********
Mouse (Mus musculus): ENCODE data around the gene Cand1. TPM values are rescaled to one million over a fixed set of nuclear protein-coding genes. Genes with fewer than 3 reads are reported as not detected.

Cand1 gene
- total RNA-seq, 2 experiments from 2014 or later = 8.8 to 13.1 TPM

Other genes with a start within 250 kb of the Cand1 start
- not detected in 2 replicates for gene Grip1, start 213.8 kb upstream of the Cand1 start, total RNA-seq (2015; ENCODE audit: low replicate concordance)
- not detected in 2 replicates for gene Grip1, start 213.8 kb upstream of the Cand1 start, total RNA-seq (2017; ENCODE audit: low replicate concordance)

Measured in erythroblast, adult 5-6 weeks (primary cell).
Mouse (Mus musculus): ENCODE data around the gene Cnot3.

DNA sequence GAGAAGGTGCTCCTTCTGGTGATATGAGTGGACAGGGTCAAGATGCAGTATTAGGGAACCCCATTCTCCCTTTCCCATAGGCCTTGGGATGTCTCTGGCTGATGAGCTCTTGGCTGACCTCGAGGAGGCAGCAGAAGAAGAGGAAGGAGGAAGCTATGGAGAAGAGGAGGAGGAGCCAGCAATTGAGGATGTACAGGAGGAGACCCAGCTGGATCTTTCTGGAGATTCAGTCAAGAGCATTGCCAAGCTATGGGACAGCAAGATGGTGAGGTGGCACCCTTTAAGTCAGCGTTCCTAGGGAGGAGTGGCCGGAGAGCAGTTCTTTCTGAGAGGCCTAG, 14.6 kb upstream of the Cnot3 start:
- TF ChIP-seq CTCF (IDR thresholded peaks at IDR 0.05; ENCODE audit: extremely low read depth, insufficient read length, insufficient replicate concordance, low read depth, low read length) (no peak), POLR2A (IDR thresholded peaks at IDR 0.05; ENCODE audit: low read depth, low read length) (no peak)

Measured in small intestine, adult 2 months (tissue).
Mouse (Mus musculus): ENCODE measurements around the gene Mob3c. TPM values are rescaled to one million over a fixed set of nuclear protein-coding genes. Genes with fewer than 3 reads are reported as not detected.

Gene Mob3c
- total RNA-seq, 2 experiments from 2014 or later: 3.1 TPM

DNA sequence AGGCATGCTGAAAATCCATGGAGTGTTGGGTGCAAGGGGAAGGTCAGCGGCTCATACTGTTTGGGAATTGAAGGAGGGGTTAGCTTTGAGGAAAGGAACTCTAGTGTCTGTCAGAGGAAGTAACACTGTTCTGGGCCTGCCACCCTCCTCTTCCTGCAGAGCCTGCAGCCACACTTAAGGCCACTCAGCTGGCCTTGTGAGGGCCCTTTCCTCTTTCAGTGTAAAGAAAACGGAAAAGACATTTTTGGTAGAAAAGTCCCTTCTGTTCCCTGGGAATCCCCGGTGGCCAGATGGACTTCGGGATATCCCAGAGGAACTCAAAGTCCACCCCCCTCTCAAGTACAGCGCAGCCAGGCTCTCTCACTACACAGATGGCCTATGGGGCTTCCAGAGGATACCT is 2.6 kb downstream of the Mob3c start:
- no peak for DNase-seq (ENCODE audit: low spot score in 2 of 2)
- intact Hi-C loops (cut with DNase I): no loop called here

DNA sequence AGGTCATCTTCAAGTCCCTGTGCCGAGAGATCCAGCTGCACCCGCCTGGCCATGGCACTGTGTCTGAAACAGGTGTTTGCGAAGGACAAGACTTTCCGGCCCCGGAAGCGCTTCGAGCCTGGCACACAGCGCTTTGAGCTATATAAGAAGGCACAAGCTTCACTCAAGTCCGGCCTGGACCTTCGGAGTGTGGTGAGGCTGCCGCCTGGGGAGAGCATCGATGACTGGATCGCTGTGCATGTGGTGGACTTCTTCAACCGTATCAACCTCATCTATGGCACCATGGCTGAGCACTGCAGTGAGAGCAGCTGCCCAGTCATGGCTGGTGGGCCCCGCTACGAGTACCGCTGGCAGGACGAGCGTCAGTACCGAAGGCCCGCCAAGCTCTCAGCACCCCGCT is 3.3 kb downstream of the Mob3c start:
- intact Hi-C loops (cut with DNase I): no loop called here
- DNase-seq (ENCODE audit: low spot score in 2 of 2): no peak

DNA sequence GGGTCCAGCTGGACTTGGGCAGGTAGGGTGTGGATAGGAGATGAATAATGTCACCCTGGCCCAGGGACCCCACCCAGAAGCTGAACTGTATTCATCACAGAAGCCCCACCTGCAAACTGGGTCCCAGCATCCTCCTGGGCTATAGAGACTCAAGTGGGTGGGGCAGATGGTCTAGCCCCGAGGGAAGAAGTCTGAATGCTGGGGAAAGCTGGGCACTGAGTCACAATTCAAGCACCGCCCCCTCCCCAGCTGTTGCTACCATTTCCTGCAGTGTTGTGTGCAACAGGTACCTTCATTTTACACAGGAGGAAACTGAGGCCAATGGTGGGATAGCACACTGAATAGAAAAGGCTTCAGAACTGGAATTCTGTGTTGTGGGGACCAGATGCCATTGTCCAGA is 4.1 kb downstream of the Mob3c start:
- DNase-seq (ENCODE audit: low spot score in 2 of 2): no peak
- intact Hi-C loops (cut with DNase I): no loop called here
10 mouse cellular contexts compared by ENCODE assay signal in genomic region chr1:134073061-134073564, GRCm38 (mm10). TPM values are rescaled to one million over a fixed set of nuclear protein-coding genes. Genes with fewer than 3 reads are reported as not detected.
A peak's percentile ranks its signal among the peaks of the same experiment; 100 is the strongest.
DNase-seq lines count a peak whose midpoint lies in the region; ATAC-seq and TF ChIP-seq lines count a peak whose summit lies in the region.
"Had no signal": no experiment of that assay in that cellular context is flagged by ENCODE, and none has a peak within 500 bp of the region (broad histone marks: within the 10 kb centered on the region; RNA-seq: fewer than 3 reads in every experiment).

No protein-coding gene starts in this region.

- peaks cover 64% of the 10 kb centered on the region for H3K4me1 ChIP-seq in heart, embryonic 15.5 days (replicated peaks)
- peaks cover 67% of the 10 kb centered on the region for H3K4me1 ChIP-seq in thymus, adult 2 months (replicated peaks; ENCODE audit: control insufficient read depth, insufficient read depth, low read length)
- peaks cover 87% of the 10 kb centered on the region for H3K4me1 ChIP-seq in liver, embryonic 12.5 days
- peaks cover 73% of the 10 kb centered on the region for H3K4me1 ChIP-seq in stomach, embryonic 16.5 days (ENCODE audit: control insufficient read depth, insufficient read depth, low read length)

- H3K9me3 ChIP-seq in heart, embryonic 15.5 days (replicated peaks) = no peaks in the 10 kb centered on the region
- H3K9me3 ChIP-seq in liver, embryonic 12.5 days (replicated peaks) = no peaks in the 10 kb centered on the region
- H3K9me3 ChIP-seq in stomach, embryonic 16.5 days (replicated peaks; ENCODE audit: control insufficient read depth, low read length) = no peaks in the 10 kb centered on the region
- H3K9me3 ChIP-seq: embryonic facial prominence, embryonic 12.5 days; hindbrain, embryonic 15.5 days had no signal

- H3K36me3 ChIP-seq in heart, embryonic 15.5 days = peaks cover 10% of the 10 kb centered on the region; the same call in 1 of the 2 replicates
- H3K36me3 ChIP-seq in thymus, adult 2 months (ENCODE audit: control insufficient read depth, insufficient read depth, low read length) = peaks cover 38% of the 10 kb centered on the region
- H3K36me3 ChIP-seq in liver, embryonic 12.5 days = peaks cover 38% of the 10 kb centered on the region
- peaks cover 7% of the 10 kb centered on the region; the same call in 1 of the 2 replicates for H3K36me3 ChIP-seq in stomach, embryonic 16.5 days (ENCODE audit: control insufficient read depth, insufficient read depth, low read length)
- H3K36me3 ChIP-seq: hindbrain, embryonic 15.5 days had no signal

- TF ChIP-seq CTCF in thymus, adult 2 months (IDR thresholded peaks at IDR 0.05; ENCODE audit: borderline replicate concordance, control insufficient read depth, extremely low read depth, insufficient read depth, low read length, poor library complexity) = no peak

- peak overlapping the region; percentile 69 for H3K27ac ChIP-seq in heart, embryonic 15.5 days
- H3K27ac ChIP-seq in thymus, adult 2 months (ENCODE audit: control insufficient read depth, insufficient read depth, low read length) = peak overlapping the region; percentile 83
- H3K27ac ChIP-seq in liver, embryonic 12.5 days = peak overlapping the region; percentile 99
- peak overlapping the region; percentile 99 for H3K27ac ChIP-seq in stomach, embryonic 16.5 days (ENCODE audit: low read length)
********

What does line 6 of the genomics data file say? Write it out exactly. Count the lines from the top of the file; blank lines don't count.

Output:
- not detected in 2 replicates for gene Grip1, start 213.8 kb upstream of the Cand1 start, total RNA-seq (2017; ENCODE audit: low replicate concordance)